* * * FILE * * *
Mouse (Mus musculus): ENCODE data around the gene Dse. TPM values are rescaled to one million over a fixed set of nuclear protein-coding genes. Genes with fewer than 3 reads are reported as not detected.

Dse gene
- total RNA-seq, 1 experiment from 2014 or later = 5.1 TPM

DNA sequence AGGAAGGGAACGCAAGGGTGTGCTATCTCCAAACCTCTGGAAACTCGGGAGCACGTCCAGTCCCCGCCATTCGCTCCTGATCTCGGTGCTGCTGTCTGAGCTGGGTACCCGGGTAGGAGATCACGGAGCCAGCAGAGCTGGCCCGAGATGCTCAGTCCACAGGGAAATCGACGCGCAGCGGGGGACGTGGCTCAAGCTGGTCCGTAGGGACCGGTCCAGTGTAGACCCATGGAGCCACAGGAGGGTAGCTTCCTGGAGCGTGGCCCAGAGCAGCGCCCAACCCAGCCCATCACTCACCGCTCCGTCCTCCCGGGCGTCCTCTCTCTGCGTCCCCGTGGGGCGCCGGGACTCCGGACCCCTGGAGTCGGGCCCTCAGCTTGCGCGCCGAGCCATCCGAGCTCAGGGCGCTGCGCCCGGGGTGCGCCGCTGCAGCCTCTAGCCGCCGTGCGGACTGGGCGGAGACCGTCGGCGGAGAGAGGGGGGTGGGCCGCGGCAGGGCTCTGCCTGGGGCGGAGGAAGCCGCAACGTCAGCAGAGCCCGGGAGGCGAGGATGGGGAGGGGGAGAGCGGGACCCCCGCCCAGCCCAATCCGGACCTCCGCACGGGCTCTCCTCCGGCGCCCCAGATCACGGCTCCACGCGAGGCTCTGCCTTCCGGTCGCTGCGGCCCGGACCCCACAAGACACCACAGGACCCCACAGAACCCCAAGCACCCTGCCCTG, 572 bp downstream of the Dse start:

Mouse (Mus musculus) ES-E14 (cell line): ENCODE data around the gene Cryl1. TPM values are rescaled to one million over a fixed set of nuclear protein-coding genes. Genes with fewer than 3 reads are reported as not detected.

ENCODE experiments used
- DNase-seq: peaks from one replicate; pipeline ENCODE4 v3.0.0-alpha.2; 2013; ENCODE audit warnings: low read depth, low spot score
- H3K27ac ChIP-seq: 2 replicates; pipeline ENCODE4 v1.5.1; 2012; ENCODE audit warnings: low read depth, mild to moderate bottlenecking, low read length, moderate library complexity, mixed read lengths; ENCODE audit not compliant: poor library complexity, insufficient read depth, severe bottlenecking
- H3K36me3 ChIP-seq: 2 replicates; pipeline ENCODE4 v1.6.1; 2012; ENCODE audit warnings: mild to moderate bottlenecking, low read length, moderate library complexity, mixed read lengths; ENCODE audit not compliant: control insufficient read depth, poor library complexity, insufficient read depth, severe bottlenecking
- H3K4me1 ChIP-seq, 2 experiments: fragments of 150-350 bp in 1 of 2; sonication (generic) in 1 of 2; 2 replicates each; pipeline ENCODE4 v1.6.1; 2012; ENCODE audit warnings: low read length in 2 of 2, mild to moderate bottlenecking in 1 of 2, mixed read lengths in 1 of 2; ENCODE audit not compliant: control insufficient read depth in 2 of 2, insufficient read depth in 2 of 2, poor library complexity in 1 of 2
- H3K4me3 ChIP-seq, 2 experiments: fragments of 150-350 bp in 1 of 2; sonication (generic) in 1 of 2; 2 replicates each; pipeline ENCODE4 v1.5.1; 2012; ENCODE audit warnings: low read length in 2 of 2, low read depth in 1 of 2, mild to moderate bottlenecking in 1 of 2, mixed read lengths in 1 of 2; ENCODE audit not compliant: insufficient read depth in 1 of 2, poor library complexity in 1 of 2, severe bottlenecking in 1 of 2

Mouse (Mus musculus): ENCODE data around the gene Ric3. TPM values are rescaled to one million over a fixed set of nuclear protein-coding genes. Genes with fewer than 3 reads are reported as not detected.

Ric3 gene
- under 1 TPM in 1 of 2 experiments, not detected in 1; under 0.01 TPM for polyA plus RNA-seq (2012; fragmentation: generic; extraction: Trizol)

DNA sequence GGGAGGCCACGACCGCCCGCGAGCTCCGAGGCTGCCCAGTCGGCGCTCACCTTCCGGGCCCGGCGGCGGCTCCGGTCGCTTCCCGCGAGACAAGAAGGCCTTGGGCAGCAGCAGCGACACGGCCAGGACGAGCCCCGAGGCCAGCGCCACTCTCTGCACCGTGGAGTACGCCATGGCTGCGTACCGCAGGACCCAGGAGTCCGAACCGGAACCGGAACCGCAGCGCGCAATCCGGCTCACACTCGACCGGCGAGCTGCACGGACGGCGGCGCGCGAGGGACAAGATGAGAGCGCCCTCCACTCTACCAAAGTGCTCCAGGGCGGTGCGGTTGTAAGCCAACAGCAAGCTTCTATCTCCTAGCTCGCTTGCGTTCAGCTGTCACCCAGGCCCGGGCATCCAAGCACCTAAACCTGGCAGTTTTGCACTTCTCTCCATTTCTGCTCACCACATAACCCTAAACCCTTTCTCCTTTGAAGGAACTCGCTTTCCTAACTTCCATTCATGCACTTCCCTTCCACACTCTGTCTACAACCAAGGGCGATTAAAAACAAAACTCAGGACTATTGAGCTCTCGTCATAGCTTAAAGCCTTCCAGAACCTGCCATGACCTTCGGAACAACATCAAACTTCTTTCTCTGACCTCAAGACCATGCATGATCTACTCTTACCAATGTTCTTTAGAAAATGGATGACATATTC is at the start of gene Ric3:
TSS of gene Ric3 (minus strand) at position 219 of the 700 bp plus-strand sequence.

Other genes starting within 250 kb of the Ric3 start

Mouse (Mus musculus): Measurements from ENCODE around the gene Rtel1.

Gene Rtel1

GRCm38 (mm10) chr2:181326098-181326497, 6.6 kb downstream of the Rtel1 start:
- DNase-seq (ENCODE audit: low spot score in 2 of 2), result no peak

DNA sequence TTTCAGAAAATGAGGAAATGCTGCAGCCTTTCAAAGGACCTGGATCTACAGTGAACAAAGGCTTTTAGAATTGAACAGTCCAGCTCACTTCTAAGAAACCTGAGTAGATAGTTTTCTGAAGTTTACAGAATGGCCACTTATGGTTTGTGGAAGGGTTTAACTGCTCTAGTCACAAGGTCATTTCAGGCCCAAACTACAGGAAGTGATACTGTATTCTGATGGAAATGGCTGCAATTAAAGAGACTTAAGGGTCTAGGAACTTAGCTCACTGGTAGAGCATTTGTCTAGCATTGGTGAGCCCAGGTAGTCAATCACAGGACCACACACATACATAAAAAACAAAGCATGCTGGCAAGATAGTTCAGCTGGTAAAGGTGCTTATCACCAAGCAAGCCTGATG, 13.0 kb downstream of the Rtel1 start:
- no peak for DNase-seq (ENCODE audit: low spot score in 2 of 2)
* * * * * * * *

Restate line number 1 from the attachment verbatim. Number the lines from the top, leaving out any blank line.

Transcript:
Mouse (Mus musculus): ENCODE data around the gene Dse. TPM values are rescaled to one million over a fixed set of nuclear protein-coding genes. Genes with fewer than 3 reads are reported as not detected.